Rising Deficiency Reports

But the Pentagon’s Inspector General, which oversaw the work, cited major shortcomings. For instance, while nearly 550 issues highlighted for correction last year were addressed this year, approximately 1,800 deficiency reports from last year were reissued, and an additional 1,300 were created.

The inspector general also pointed out that there remain “insufficient policies, procedures, and internal controls for the acquisition, disposal, and inventory processes of government property in the possession of contractors.”

“While progress has been made, much more work is necessary for better financial management and a clean audit opinion,” according to a statement from Inspector General Glenn Fine. “It is clear that the road to a clean financial statement opinion for the DoD is a long-term effort.”

For the second consecutive year, the “working capital” and “general funds” of the Army, Navy, Marine Corps as well as the books of the Defense Logistics Agency, U.S. Special Operations Command and Transportation Command and Defense Health Program received “disclaimers of opinion” from auditors.

Disclaimers are issued when auditors can’t form an opinion about the adequacy of the financial records based on a paucity of reliable data. McCusker said that doesn’t imply misuse or poor use of funds.

Documentation Problems

“We know where we are spending our money” but “sometimes our documentation” is “just not where it needs to be,” she said.

Although it gets scant public attention compared with troop deployments, sexual assault statistics or major weapons programs, audits of financial statements can help the Pentagon more effectively manage its resources and operations and can help identify internal weaknesses that mask fraud and abuse.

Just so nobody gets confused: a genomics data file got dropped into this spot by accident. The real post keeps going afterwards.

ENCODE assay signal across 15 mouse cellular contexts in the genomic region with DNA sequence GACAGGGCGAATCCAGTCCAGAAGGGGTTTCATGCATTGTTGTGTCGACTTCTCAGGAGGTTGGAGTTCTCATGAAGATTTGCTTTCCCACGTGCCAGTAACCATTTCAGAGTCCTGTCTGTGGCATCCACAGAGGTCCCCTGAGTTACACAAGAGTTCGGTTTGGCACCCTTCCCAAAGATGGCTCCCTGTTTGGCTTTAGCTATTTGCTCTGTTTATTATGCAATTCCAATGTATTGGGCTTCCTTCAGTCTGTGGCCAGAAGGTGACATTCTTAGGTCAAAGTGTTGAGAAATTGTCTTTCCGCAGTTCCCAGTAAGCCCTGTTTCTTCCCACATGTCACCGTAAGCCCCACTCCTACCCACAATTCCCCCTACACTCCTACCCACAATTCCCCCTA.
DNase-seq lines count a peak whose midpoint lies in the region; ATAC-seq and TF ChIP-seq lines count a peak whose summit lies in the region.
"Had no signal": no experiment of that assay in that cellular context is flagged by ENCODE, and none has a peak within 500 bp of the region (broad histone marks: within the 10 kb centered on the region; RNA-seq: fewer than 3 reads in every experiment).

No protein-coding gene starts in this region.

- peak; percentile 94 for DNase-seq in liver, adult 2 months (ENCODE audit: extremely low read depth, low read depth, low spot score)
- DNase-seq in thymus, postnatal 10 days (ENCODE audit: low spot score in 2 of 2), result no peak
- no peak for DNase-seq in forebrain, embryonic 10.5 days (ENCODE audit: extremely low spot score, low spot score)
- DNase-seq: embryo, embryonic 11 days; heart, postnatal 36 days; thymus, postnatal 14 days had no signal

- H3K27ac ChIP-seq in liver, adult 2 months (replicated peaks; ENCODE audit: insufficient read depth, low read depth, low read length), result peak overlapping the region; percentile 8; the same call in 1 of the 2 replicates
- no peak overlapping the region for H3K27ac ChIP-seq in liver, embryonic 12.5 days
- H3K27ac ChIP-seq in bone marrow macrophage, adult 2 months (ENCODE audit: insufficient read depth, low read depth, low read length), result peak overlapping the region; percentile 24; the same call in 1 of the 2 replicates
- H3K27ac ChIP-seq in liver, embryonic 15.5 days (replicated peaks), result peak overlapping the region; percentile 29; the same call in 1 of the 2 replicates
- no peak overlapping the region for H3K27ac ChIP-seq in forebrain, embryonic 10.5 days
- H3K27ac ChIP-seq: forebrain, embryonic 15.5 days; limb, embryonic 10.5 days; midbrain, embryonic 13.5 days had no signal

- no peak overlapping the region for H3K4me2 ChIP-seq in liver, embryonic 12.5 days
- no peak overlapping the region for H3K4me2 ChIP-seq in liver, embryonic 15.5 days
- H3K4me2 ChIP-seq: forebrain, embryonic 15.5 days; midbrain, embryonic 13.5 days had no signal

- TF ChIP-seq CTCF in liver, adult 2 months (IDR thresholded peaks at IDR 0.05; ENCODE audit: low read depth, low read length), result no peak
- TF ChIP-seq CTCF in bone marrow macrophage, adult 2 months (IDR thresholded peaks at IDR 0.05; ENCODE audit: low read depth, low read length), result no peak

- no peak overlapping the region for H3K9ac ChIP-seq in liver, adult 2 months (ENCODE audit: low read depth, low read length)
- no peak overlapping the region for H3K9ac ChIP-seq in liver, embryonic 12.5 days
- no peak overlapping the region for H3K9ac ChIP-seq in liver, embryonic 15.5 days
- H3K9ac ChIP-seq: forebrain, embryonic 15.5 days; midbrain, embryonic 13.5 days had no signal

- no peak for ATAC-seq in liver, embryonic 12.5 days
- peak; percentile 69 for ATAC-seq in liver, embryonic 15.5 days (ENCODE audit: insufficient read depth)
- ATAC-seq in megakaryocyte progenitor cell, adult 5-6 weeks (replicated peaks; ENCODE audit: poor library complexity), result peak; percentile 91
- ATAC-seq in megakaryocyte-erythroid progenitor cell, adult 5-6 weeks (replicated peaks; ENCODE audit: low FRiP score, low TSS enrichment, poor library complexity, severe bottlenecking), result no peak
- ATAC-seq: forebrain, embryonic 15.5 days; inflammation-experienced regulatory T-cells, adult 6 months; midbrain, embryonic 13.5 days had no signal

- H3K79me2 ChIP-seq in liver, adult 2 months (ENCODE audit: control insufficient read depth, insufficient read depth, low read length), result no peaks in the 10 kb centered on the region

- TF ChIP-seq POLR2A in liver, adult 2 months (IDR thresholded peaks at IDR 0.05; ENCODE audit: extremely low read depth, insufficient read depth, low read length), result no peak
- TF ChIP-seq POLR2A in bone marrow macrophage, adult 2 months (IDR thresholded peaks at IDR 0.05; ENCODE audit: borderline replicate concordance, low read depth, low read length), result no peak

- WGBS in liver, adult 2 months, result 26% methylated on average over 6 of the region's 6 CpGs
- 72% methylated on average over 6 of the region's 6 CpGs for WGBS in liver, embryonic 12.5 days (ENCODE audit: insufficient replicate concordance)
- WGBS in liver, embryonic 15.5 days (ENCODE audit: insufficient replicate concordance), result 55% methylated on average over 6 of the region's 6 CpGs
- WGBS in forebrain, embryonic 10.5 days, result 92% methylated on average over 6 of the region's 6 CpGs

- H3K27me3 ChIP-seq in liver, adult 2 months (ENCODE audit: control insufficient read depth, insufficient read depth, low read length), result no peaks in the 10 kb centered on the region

Just completing a second year of 24 financial audits marks an achievement in its own right since for decades no major agency reviews were completed. It wasn’t until fiscal 2018, at the prodding of Congress and the General Accountability Office, that the Pentagon said it was ready for a full audit.

‘Material Weaknesses’

One clear highlight for the Pentagon: The $9 billion Military Retirement Fund will get its 24th unqualified, or clean, opinion, McCusker said.

Another major improvement from last year’s findings involved fixing deficiencies with Department of Defense information technology security, she said. Ninety-four percent of those reports were closed, she added.

Still, the inspector general said that among the examples of “material weaknesses” that remain from last year are those in information technology, including “inadequate controls over access, system changes, and security management of the IT systems.”

Material weaknesses are deficiencies or a combination of deficiencies in internal controls over financial reporting “that result in a reasonable possibility that management will not prevent, or detect and correct, a material misstatement in its financial statements in a timely manner,” the watchdog said.


China Regulator Approves Plan to Overhaul Share Ownership

China’s stock regulators say they will remove a limit on the public float of mainland companies listed in Hong Kong — a change that would shake up the ownership structures of some of the nation’s biggest firms.